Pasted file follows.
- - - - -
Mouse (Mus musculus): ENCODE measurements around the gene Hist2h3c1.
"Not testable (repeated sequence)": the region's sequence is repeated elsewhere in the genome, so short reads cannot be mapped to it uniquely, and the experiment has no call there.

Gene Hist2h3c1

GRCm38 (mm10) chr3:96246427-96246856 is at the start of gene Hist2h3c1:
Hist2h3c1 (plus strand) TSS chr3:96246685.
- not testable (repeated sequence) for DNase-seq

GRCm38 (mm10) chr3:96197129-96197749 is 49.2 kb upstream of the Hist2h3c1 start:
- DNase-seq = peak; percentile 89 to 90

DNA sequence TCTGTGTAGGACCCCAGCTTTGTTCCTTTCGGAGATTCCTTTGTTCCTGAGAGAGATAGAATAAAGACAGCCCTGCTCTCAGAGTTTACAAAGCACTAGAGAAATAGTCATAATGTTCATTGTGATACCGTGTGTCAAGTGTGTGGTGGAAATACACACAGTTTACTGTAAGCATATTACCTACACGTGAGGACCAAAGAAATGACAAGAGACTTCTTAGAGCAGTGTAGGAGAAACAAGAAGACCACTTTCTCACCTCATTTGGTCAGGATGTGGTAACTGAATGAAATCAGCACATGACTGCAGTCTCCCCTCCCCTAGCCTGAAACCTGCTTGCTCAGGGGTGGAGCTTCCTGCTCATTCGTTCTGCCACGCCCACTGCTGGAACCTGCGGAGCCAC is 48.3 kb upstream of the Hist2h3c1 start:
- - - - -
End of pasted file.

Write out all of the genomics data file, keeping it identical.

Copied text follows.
Mouse (Mus musculus): ENCODE measurements around the gene Hist2h3c1.
"Not testable (repeated sequence)": the region's sequence is repeated elsewhere in the genome, so short reads cannot be mapped to it uniquely, and the experiment has no call there.

Gene Hist2h3c1

GRCm38 (mm10) chr3:96246427-96246856 is at the start of gene Hist2h3c1:
Hist2h3c1 (plus strand) TSS chr3:96246685.
- not testable (repeated sequence) for DNase-seq

GRCm38 (mm10) chr3:96197129-96197749 is 49.2 kb upstream of the Hist2h3c1 start:
- DNase-seq = peak; percentile 89 to 90

DNA sequence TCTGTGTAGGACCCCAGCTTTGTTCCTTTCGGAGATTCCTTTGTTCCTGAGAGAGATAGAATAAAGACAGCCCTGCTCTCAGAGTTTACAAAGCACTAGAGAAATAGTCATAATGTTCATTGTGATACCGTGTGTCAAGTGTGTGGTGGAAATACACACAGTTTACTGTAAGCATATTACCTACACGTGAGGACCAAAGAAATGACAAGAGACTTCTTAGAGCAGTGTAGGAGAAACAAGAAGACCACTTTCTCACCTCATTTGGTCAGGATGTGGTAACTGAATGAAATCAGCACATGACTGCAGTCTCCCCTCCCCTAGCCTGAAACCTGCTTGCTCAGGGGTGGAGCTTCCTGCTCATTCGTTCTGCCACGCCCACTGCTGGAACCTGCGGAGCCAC is 48.3 kb upstream of the Hist2h3c1 start: